NFL Checking in on Procedures for Diagnosing Concussions

Following an ugly incident on Thursday night that saw San Diego Chargers safety Jahleel Addae remain in the game after suffering a concussion, there is some concern around the league that the NFL’s concussion protocal isn’t up to snuff.

After the play in question, Addae seemed to show serious symptoms of a concussion, but those responsible for removing him from the game failed to take him out of the game.

It was quite obvious that Addae was suffering from some disorientation following the hit. Addae was eventually diagnosed with a concussion on Friday night. But the Chargers remain adamant that they followed the protocals on the sideline during the game. At first, Addae was diagnosed with a stinger.

This simply can’t happen in today’s NFL.

And now, it appears that the NFL has taken notice (via Pro Football Talk).

Per a source with knowledge of the situation, the league office was dismayed by the failure of the team, the game officials, the sideline medical experts, and the persons given the task of monitoring the game from the press-box level to spot what instantly was noticed during the game at 345 Park Avenue: That Addae was in distress and needed to immediately come out of the game.

One source at the league office even went as far to say this to Pro Football Talk’s Mike Florio.

This is not boxing,” one source told PFT. “There’s no such thing as a standing eight count.”

As PFT points out, a memo released in 2011 introducing the Madden Rule, indicated that players have a responsibility to report symptoms. But it’s rather obvious that no disclosure from a player was needed following the hit that Addae suffered. He was clearly dazed and confused.

The NFLPA is also reviewing the incident with its medical team, which could lead it to work with the NFL in reviewing the league’s concussion protocal.

Concussions have been a big point of contention around the NFL in recent years. A group of former players are in the process of suing the league for its handling of this situation in the past. And the end result of that suit could very well lead to one of the largest financial settlements in the history of professional sports.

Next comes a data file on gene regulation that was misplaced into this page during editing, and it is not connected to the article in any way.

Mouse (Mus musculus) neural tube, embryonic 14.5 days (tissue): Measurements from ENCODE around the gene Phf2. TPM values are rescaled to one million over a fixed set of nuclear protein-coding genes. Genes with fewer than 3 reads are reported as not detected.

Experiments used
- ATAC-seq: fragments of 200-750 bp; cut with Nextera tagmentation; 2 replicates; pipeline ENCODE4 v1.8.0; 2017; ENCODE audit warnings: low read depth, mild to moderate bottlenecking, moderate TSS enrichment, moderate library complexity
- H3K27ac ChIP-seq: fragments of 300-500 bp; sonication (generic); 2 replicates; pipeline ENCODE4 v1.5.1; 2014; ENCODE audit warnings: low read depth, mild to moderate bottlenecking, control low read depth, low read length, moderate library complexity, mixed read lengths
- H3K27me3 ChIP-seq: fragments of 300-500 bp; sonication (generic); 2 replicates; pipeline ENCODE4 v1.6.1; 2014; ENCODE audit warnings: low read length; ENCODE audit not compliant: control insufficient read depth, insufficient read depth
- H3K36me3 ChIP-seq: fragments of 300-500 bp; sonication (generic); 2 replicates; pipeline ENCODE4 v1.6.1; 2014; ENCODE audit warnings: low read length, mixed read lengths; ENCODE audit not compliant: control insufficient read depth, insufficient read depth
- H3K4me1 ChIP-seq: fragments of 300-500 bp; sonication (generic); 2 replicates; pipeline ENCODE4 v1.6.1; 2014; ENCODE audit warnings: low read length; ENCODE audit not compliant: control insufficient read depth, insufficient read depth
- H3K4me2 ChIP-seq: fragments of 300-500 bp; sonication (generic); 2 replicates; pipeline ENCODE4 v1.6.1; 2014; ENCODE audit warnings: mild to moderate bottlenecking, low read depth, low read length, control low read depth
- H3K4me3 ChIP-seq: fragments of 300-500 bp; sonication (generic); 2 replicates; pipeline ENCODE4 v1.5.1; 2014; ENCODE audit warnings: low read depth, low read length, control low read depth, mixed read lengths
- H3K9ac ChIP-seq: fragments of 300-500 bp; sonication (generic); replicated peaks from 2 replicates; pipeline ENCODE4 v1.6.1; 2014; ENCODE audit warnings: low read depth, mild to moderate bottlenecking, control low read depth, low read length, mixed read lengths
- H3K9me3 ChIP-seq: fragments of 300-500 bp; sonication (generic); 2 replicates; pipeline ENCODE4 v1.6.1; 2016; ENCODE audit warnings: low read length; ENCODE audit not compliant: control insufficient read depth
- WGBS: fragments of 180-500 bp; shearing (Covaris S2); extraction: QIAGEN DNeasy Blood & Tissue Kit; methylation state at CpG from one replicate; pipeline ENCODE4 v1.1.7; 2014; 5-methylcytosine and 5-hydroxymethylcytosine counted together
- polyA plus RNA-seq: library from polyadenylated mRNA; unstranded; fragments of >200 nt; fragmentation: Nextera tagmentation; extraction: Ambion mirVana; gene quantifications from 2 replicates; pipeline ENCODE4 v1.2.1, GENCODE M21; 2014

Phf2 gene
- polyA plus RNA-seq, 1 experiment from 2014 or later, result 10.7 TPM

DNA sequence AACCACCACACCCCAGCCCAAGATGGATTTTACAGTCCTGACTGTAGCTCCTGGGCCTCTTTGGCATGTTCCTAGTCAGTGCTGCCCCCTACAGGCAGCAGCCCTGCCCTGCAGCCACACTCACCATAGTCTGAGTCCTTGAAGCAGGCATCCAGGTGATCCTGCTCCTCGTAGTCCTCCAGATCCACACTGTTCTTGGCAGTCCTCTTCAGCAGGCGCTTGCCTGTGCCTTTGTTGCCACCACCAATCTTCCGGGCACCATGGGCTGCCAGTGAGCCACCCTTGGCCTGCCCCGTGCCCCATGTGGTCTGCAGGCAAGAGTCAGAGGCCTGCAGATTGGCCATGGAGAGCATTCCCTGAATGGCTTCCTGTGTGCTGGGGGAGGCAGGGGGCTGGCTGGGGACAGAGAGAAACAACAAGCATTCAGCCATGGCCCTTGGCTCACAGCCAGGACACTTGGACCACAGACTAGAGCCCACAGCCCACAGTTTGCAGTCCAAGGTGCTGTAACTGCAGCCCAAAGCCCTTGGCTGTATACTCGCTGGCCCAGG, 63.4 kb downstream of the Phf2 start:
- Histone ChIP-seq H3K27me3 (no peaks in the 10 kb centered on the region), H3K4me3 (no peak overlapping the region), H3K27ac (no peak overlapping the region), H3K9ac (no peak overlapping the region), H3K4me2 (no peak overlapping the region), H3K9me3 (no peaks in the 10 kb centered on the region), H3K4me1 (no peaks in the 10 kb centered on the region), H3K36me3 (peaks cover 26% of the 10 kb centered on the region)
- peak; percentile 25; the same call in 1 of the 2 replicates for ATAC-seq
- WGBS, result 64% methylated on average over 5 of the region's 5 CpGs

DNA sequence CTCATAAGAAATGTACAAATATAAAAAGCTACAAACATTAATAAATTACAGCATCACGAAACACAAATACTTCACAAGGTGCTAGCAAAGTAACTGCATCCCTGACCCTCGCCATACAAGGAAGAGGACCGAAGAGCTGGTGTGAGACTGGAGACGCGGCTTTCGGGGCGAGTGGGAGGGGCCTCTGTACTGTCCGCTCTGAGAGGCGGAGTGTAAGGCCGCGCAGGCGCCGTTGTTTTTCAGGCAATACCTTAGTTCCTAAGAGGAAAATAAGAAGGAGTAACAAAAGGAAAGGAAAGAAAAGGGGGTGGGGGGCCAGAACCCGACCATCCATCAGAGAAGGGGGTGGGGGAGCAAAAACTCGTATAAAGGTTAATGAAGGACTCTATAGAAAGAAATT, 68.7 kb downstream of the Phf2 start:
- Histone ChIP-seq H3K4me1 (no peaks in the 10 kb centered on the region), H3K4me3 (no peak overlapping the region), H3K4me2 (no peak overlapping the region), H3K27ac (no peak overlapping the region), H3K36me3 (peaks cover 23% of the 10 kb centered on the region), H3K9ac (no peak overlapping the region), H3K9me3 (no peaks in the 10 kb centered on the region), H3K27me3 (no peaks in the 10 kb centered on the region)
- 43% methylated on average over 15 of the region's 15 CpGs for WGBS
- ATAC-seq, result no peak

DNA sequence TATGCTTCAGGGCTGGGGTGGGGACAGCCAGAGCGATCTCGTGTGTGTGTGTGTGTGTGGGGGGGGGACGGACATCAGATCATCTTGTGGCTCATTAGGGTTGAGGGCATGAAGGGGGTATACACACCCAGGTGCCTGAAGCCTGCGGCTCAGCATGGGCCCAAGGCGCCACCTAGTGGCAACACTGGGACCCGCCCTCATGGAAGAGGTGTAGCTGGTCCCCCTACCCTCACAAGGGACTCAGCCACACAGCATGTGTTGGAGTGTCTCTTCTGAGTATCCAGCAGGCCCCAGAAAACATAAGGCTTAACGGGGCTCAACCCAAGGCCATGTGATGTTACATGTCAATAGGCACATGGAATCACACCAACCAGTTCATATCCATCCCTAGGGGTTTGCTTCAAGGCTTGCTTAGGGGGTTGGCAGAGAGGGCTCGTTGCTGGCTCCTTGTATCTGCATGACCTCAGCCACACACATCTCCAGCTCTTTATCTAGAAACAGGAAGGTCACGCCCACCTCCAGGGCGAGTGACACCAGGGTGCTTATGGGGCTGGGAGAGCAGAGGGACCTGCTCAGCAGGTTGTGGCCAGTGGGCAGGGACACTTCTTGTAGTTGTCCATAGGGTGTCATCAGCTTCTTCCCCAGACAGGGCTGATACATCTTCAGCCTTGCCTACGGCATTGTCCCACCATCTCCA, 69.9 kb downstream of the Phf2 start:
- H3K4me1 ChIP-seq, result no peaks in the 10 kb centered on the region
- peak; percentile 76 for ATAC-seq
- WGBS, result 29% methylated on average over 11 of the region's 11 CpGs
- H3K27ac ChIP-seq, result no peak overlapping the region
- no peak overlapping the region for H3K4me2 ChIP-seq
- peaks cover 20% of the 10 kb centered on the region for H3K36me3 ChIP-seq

A recent study by the PBS show Frontline showed that 76 of 79 deceased former players tested for chronic traumatic encephalopathy (CTE) showed signs of the degenerative brain disease.

We will refer to Frontline for an explanation on the condition. 

CTE occurs when repetitive head trauma begins to produce abnormal proteins in the brain known as “tau.” The tau proteins work to essentially form tangles around the brain’s blood vessels, interrupting normal functioning and eventually killing nerve cells themselves. Patients with less advanced forms of the disease can suffer from mood disorders, such as depression and bouts of rage, while those with more severe cases can experience confusion, memory loss and advanced dementia.

It goes without saying, that NFL concussion procedures need to be changed. There is absolutely no reason that a player in the situation Addae was in on Thursday night should be allowed to remain in the game. And on the heels of the bad press the NFL has received as it relates to the concussion issue around the league, it must take drastic steps to further limit the long-term health effects of current and former players.

Immediately acknowledging that there is are issues with the current concussion protocal is the first step.

Photo: Zimbio.com